Friday, April 21, 2017

State licensing laws bar treatment of opioid addiction, especially in areas that lack doctors

State laws prevent nurse practitioners and physician assistants from using a federal license to prescribe potentially life-saving medicine for opioid addiction, Christine Vestal reports for Stateline. Earlier this month two federal agencies—Substance Abuse and Mental Health Services Administration and the Drug Enforcement Administration—"gave more than 700 nurse practitioners and physician assistants the authority to write prescriptions for the anti-addiction medication buprenorphine."

But 28 states "prohibit nurse practitioners from prescribing buprenorphine unless they are working in collaboration with a doctor who also has a federal license to prescribe it," Vestal writes. The problem is that half of all counties in the U.S., mainly in rural areas, "do not have a single physician with a license to prescribe buprenorphine." (Stateline map: Barriers for nurse practitioners to prescribe treatment for opioid addiction)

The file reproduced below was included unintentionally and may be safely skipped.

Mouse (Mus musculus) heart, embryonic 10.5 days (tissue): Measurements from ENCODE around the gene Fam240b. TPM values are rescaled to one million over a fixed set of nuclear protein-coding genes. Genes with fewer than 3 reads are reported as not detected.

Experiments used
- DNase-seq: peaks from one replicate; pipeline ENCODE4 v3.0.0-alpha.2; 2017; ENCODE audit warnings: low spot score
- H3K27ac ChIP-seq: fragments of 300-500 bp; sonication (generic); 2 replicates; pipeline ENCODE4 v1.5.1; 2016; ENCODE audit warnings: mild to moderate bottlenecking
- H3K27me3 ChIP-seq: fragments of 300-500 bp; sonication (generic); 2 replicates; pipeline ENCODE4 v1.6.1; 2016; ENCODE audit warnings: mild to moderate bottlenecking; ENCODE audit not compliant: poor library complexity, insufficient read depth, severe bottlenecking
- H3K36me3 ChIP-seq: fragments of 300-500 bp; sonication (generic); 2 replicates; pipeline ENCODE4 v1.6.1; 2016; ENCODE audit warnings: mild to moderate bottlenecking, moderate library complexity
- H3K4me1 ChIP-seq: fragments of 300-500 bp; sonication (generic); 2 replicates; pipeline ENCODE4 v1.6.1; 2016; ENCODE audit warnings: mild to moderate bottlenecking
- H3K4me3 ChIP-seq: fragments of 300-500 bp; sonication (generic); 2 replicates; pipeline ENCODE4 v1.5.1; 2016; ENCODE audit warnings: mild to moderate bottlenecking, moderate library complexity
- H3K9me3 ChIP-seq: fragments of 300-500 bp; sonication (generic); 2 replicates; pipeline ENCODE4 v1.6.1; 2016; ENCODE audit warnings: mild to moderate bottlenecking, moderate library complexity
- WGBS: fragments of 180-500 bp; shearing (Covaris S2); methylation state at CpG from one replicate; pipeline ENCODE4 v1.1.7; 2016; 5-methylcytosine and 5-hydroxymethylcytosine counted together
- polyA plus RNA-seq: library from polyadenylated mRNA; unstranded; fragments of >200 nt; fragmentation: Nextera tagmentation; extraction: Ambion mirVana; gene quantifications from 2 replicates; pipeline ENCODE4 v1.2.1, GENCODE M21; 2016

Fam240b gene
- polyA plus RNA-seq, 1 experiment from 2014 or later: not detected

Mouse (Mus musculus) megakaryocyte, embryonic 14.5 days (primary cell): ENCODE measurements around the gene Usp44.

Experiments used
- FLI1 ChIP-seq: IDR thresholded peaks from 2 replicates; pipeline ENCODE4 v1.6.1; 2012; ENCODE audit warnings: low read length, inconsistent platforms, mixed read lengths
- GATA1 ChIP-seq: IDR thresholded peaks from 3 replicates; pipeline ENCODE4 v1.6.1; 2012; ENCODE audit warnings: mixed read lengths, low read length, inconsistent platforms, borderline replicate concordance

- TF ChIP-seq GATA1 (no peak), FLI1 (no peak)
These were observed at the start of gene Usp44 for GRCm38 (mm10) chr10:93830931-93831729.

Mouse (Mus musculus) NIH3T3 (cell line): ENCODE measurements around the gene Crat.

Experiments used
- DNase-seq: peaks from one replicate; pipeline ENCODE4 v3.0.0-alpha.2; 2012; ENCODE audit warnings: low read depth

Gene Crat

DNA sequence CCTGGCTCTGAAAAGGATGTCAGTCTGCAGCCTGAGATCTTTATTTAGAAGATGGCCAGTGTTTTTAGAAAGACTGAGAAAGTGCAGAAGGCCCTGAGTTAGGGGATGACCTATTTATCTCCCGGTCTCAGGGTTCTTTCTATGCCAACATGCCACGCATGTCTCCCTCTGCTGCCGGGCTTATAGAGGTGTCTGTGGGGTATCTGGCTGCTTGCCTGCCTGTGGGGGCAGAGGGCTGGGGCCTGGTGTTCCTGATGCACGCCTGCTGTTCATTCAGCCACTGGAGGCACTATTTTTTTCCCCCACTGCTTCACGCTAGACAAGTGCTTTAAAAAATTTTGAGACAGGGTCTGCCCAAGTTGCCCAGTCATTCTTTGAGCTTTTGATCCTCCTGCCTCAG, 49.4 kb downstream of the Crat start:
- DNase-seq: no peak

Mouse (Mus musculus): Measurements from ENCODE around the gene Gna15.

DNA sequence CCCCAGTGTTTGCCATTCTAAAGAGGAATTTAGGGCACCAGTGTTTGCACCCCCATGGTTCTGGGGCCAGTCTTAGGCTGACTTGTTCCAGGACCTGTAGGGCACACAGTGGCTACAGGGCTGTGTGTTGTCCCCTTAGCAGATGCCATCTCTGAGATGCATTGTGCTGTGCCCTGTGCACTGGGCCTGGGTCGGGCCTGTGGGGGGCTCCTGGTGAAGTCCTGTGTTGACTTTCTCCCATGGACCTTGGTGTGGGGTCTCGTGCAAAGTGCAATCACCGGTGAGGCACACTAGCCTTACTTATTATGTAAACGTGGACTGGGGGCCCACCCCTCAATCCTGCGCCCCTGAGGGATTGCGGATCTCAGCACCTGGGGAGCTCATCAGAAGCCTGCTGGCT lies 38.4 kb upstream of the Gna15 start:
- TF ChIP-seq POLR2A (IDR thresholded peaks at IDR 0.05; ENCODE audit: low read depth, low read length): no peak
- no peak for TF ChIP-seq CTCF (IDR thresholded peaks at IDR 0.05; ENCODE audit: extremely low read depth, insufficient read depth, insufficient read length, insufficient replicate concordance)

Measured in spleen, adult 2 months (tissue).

Oklahoma, Tennessee and Wyoming have laws that "explicitly prohibit nurse practitioners from prescribing buprenorphine—one of three anti-addiction medications approved by the U.S. Food and Drug Administration—with or without a doctor’s supervision," Vestal notes. A law in Kentucky prohibits physician assistants from prescribing it.

In the 15 years since doctors have been allowed to prescribe buprenorphine, fewer than 39,000 have sought a license to do so, Vestal writes. Overall, there are "more than 222,000 nurse practitioners and about 109,000 physician assistants in the nation, and many of them offer primary health care in rural parts of the nation where the opioid crisis is most acute."

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